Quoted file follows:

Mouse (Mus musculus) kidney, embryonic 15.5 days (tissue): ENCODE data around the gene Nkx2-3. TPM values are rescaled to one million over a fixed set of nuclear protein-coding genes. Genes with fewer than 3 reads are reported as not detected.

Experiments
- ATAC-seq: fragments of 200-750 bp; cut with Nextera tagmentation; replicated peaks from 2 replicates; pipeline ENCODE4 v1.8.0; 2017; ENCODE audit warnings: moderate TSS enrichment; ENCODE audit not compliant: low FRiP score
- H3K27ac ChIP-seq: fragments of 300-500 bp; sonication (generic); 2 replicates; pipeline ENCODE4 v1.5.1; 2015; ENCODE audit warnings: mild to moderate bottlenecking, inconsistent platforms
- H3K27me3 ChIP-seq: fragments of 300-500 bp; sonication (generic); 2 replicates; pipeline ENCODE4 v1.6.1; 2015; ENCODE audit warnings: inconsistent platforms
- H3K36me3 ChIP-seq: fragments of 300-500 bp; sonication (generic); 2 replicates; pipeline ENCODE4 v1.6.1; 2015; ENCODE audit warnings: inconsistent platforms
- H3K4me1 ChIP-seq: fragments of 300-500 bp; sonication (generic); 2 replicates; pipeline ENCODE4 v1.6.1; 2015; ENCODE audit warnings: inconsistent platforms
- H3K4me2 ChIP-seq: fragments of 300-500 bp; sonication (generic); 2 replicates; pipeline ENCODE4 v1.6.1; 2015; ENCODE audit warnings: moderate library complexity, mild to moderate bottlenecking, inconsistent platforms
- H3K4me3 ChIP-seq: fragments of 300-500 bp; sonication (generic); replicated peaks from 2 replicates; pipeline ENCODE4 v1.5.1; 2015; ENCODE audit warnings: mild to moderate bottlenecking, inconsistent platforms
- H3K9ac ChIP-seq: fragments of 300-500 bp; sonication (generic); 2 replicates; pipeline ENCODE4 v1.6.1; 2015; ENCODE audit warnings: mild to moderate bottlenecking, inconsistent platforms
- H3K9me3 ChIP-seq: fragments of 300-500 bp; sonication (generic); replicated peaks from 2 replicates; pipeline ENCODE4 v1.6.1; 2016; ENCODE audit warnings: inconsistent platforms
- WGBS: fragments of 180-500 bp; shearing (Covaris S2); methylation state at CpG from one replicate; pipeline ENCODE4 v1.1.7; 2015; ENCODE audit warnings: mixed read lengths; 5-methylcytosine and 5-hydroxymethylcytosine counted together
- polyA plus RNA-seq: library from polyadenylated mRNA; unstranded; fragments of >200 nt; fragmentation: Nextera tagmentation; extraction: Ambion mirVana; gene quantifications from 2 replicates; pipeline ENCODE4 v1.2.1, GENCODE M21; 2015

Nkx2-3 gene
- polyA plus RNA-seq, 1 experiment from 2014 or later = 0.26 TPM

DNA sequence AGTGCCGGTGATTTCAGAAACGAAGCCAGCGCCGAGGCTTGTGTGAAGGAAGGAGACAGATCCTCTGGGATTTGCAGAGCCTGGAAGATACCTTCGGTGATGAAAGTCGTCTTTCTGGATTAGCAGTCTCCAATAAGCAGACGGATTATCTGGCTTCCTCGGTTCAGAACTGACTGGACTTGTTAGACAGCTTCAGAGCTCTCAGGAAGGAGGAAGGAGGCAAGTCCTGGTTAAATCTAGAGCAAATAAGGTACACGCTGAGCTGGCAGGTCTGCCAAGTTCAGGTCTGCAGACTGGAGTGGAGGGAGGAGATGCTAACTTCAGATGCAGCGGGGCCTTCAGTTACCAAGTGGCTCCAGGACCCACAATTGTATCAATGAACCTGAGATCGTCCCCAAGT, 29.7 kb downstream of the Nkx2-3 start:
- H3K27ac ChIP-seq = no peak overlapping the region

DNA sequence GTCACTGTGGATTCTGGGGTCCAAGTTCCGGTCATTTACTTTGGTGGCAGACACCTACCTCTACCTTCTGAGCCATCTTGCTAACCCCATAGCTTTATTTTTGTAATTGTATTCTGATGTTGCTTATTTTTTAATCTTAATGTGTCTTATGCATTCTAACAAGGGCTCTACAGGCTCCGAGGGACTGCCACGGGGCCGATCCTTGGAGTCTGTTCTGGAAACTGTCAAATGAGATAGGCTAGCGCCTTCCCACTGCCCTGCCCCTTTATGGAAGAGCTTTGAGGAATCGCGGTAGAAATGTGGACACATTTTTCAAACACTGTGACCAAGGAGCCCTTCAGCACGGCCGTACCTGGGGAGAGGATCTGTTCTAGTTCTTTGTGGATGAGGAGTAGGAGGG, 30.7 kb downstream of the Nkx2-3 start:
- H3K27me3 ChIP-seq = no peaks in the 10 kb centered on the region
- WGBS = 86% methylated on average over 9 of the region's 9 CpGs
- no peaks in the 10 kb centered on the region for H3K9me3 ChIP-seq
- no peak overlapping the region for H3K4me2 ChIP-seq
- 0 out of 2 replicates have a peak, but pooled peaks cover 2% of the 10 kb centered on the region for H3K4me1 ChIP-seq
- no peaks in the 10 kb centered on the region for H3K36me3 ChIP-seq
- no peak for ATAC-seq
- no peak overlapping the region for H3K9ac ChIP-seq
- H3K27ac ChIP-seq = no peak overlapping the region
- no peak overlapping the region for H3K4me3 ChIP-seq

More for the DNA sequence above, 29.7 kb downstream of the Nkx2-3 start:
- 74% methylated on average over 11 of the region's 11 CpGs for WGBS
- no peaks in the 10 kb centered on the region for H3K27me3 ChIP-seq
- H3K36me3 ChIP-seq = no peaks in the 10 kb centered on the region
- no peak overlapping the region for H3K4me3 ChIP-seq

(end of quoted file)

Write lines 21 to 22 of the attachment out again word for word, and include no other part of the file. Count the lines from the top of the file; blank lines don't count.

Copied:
- no peaks in the 10 kb centered on the region for H3K9me3 ChIP-seq
- no peak overlapping the region for H3K4me2 ChIP-seq